Viscosupplementation: Evidence for a Mechanism of Action

Authors: DD Waddell et al.

References: Presented at AAOS 2004

Hyaluronan in this study reduced MMP activity induced by IL-1 of synovial cells in osteoarthritis patients.

INTRODUCTION: Viscosupplementation is approved for treating pain due to osteoarthritis (OA). One possible mechanism is the reduction in expression of cartilage-destroying enzymes (metalloproteinases (MMPs)), which are produced in response to proinflammatory cytokines such as IL-1. We hypothesized that hyaluronan (HA), the substance used in viscosupplementation, reduced MMP activity of synovial cells in OA patients induced by IL-1.

METHODS: Surgical biopsies (0.12 square cm, +/-15 percent) were obtained from 20 patients undergoing total-knee replacement for OA. The biopsies were cultured for 24 hrs in serumless medium in the presence or absence of IL-1 (100 pg/ml) and HA (8 mg/ml), and the MMP activity of the supernatant (principally collagenase) was measured using a film of collagen as the substrate. The three HA products approved by FDA for viscosupplementation and one additional HA were studied. The HA’s and their respective molecular weights were: Synvisc (6 MDa); Supartz (0.6-1.1 MDa); Hyalgan (0.5 MDa); 0.2 MDa HA (Lifecore). The effect of HA on the IL-1-induced MMP production was evaluated using the unpaired t-test; enzyme activities are expressed in units of mg of substrate digested per hour per square meter.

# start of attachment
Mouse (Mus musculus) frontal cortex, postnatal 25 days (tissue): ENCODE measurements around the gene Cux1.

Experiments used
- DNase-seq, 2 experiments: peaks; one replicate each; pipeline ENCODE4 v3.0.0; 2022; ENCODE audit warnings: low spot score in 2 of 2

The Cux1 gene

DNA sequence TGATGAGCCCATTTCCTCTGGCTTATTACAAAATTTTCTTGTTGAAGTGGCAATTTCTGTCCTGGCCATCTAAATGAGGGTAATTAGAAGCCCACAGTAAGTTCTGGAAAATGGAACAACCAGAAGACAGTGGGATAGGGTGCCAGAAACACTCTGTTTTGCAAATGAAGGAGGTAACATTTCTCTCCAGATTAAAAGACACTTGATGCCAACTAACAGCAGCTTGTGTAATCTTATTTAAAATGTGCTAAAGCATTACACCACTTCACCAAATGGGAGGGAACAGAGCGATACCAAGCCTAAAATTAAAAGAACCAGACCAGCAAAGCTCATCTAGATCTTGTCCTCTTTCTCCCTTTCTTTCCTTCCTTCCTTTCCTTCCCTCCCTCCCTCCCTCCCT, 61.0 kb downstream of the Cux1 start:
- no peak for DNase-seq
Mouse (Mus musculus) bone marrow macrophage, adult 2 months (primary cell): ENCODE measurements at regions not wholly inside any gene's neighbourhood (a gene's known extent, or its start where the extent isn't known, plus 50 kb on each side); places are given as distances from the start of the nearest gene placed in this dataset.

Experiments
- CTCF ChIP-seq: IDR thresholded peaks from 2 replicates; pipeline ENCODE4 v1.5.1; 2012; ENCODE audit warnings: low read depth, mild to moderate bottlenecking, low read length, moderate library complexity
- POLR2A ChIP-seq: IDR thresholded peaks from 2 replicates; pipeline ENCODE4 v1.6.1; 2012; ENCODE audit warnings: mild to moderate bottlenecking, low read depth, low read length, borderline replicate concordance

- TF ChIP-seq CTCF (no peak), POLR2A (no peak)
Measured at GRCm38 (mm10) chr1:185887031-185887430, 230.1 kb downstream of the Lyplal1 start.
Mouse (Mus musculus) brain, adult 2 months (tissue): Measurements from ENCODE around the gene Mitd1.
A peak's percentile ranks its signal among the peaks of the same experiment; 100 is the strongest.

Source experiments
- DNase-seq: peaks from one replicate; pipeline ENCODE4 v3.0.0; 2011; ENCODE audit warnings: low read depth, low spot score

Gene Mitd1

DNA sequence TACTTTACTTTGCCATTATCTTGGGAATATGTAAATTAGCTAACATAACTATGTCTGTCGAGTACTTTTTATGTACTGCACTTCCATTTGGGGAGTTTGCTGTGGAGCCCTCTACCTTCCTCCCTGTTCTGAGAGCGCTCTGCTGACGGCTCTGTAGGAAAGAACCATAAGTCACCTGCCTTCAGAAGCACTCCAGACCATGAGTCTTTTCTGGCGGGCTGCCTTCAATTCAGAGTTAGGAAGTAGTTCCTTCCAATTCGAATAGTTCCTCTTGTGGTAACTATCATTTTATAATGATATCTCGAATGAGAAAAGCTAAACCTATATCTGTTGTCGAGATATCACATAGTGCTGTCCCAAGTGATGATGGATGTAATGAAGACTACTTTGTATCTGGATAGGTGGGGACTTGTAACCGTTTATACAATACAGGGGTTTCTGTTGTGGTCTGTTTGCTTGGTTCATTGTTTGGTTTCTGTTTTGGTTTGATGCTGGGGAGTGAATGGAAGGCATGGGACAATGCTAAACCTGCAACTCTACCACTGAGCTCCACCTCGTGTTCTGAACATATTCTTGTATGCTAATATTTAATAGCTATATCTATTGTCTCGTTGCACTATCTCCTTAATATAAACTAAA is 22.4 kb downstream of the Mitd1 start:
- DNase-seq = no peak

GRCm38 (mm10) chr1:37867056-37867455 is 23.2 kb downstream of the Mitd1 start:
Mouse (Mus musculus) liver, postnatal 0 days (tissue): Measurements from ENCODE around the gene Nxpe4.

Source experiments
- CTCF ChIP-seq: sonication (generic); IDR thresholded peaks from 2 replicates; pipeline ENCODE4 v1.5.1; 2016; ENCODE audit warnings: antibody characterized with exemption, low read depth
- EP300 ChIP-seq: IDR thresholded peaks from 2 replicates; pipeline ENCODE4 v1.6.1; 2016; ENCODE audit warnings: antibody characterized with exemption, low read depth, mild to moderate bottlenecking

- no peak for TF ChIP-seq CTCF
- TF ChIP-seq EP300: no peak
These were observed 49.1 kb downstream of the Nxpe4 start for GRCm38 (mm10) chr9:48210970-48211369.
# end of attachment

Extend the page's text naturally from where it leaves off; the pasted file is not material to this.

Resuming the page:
RESULTS: The synovial biopsies produced a constitutive MMP activity of 2.7+/-1.2, which was increased 16-fold (to 44.7+/-4.8) in response to treatment with IL-1. When 0.2 MDa HA was added together with the cytokine, the MMP activity was unaffected (45.0+/-5.5). The MMP activities measured in the presence of IL-1 and viscosupplementation HA’s were: 27.9+/-5.7, Hyalgan; 7.8+/-4.3, Supartz; 3.6+/-1.1, Synvisc (P<0.05 compared with IL-1 alone for all 3 HA’s). Fat biopsies produced only a negligible amount of MMP activity, indicating that the enzymatic activity in the synovial biopsies was produced by synovial cells.

CONCLUSION: Viscosupplementation HA’s blocked the IL-1-induced MMP activity produced by synovial cells in a process that depended on HA molecular weight; maximum inhibition occurred at the highest molecular weight (6.1 MDa). It is not possible to reach conclusions regarding the relative abilities of the HA’s to inhibit cytokine-induced MMP activity when the HA’s are used at the FDA-approved concentrations (10 mg/ml, except 8 mg/ml for Synvisc). Even so, the results established that the viscosupplementation HA’s can inhibit cytokine-induced MMP activity, as hypothesized, suggesting that the mode of action of HA might be due to reduced MMP activity with concomitant reduction in inflammatory-mediated pain.


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